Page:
Greek bailout chart of the day
Do you find the latest news from Greece a mite confusing? After saying that Greece “cannot sustain the deficit reduction that these hard measures aim to achieve” if its borrowing costs remain in the 6.3% range (which doesn’t seem so high to me), Greece’s prime minister went on to say that he had not asked for any money from the IMF or anybody else.
Thankfully, Izabella Kaminska is here to explain exactly what Greece is seeking from the IMF, with this helpful chart:
It seems that Greece is going back to fluttering its eyelashes at the IMF, after playing very hard to get as recently as March 12. Yes, this chart shows how confusing the whole thing has been. But I also think that the ups and downs do make a weird amount of sense, in their own fashion.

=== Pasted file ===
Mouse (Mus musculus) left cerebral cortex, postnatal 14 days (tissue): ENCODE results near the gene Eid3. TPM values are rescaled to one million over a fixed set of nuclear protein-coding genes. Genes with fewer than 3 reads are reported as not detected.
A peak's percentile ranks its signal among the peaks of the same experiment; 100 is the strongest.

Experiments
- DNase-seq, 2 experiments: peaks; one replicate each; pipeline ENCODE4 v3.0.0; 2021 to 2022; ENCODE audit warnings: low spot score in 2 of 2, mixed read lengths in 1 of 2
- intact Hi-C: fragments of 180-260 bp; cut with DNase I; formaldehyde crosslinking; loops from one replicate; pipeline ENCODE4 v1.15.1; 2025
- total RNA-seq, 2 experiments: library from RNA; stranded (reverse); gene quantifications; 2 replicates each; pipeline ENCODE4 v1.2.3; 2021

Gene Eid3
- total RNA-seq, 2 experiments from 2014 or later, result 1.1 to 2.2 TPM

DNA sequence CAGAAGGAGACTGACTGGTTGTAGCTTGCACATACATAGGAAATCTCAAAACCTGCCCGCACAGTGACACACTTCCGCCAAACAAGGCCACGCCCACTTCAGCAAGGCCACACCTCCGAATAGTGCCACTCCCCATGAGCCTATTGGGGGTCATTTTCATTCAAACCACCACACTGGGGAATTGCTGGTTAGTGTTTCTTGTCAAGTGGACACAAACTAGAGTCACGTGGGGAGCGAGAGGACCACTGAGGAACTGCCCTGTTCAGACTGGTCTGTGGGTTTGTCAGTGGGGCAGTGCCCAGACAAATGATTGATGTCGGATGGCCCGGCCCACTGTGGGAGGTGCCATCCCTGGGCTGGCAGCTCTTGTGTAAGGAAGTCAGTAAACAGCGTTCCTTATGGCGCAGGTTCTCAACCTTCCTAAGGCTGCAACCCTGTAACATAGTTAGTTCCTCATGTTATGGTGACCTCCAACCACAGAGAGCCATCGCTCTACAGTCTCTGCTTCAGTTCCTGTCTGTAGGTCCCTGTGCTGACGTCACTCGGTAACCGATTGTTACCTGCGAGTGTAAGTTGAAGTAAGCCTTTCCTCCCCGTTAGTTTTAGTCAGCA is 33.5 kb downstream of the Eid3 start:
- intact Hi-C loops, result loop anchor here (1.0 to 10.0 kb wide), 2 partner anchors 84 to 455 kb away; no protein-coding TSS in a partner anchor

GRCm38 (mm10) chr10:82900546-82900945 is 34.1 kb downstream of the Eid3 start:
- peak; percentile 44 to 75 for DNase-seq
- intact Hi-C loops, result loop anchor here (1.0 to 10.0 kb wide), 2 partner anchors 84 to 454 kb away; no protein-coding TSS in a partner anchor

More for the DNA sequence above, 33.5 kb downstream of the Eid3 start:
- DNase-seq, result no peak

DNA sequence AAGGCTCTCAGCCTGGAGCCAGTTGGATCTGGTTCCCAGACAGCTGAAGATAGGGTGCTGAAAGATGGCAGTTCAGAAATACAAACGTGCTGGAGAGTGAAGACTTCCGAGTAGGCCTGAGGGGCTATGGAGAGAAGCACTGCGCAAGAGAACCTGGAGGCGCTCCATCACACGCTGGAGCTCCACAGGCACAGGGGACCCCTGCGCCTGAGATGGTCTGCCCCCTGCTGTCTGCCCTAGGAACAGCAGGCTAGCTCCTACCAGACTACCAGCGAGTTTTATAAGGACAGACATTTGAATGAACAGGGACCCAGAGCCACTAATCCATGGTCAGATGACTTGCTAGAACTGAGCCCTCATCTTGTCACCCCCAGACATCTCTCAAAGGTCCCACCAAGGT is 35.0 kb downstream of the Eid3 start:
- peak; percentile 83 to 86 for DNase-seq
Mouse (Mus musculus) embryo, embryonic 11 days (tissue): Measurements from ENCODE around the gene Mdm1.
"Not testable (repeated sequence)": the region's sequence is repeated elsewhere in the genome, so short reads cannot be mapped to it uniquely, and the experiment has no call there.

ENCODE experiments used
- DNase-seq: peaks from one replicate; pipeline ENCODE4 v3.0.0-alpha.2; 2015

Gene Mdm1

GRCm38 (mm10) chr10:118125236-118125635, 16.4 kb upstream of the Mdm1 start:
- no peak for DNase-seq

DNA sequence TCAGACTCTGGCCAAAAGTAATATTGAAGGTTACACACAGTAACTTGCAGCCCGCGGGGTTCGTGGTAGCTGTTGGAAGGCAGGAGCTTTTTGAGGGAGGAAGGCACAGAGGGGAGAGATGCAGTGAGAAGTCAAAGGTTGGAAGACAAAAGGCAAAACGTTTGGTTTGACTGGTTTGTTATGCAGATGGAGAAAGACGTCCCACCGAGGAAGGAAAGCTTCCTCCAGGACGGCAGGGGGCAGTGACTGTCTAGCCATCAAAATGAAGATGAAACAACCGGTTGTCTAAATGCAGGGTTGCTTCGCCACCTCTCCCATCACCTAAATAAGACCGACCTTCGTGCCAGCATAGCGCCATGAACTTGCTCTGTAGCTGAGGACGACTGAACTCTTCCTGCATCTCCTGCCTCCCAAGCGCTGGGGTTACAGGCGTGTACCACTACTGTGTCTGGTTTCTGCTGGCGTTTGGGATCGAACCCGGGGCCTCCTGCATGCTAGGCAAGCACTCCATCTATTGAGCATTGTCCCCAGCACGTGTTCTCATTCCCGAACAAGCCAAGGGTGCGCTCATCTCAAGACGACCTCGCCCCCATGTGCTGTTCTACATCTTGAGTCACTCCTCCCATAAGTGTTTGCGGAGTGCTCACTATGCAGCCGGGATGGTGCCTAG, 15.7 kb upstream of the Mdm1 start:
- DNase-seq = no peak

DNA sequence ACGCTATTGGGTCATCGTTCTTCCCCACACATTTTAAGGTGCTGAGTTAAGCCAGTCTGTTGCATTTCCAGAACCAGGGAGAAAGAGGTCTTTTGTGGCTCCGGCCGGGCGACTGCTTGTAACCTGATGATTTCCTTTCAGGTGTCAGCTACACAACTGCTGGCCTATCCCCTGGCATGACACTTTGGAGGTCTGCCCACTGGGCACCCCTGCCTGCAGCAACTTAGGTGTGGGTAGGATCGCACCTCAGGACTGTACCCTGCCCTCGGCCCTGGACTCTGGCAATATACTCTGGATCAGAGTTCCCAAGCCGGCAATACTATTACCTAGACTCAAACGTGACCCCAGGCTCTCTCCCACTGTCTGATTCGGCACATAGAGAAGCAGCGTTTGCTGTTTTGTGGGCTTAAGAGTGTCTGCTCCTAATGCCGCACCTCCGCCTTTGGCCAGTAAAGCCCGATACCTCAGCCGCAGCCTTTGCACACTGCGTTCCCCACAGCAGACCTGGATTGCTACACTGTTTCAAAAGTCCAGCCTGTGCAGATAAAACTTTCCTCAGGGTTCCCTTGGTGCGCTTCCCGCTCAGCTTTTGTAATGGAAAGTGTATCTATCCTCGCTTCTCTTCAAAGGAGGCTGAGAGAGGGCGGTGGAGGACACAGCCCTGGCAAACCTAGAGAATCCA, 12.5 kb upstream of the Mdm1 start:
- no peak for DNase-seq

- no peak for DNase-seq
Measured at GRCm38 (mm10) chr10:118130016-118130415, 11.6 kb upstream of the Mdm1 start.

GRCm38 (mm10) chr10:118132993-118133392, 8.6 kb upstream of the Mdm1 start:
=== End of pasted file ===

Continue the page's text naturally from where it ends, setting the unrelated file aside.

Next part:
At heart what Greece wants is for some kind of bailout (IMF, EMF, EU, whatever) to be clearly available to Greece in the case of emergency, which availability will help to reduce Greek credit spreads, thus obviating the need for any money at all. It’s the Paulson Doctrine gone euro: “If you have a bazooka in your pocket and people know it, you probably won’t have to use it,” he said back in July 2008, and Papaconstantinou is surely thinking along similar lines.
But the fact is that Greece’s debt dynamics are pretty gruesome, just as Fannie and Freddie’s were. And in that kind of situation, the market tends to force you to get out your bazooka sooner or later. My guess is that Kaminska’s chart is going to continue to veer wildly up and down until the bazooka is finally fired.